Coolermaster Masterkeys Pro L Keyboard Review

After spending a few days writing a 6500-word scientific report for uni, I finally realised that I needed a decent keyboard if I am ever going to write another report similar to what I wrote last week. I had heard of mechanical keyboards and how they were considered far superior to a cheap membrane keyboard but could never justify spending hundreds of dollars on a keyboard when I could get one with a mouse for under $30. After realising I still had unclaimed “course related costs” I decided to bite the bullet and look around for one.

After looking online for a bit and seeing what was available locally, I found a Coolermaster Masterkeys Pro-L for $208 so I decided this was the time to apply for some money and buy this keyboard. With the money arriving in my account the next day, I headed out to my local PC parts store and tried a couple of different models to see what key switch would best be suited for my application along with what I believed felt comfortable. As I rarely game these days and focus more on typing due to uni and this site, the Cherry MX Brown switches felt like the best option.

So what are my thoughts on this product? Well the RGB lighting option is pretty eye-catching for starters especially as each key can be allocated a different colour which I think is a pretty cool feature. It is on the smaller size with no real free space on the board itself with Coolermaster relying on placing their logo over the windows keys but this, in my opinion, fits in well with a minimalist design which they must have been going for.

The software that is provided to control the lighting is really easy to use and provides a few preset options along with being fully customisable to whatever you want it to be. There is no software control for macros which sucks but hopefully this is a future option. Programming them via the keyboard is really confusing and the instructions surrounding this feature is lacking somewhat.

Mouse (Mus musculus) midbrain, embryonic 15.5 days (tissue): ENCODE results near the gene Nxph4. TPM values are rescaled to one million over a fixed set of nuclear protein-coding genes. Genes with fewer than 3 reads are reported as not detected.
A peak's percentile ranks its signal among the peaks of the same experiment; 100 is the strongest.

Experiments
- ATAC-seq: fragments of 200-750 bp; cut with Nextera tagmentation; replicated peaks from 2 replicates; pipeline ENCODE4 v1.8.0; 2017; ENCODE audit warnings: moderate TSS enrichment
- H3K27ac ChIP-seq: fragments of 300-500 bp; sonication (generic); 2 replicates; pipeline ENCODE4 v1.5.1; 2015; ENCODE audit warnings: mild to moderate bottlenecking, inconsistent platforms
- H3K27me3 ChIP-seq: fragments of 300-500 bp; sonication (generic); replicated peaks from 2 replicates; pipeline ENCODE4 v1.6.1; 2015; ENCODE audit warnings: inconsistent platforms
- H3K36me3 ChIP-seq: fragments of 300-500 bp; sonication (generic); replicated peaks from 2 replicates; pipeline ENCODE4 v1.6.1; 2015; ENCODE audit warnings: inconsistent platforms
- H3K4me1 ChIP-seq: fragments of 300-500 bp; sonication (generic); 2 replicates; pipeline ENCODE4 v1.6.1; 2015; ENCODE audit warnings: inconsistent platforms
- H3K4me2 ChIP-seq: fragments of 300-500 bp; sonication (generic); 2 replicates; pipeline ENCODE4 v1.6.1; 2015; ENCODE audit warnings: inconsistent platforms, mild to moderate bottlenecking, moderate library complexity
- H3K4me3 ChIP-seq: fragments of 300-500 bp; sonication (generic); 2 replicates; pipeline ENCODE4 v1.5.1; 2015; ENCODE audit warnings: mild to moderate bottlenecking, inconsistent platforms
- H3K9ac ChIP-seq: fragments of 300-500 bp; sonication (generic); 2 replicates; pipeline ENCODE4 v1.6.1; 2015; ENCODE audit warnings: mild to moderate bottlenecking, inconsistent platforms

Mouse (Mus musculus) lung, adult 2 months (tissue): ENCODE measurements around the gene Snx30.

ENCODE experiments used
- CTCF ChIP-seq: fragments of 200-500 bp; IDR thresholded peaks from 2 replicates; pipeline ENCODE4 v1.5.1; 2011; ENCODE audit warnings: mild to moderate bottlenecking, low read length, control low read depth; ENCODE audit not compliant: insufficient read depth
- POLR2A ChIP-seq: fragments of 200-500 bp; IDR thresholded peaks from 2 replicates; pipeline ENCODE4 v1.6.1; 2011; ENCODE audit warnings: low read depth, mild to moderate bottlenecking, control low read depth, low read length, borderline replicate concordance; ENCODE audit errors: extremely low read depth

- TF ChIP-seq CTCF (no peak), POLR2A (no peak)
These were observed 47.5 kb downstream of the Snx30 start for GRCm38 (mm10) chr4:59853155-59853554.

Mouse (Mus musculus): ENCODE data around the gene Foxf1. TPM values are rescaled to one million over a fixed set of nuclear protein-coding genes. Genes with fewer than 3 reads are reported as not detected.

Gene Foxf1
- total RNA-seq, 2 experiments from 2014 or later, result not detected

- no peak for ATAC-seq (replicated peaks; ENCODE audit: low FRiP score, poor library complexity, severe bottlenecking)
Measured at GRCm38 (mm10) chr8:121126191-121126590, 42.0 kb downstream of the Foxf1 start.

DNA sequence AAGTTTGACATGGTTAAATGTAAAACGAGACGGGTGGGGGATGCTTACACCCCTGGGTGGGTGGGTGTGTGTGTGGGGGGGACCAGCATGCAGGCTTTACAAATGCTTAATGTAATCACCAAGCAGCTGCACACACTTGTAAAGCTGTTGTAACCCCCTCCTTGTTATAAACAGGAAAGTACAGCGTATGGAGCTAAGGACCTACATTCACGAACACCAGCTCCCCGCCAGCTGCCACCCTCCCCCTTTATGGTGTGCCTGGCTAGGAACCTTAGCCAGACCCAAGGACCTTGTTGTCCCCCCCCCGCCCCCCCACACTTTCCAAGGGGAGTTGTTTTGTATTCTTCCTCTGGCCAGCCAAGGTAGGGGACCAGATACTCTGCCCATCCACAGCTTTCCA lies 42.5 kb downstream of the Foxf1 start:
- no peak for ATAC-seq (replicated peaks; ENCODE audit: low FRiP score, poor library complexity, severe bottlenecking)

With the Cherry MX Brown switches it’s not too loud to type on although as this is my first real mechanical keyboard since I was a child, I still manage to be a little heavy handed and bottom out the keys which do contribute to the majority of the noise I have experienced so far.

Connectivity is via a 1.5 meter braided USB cable which connects to the board via a micro USB connector. This I like as it enables the user to swap out cables if it becomes damaged or a longer cable is required. Or if one needs to charge their phone and cannot find their charger. A key cap removal tool was provided which makes removal of the caps for cleaning really easy. It is a bit weighty at just over 1 kg but it holds its place on your desk really well.

It’s certainly not your top of the range gaming keyboard by any means but it works well, looks good and is minimalist in design which I really like. Overall I’d rate it a 4.5 out of 5


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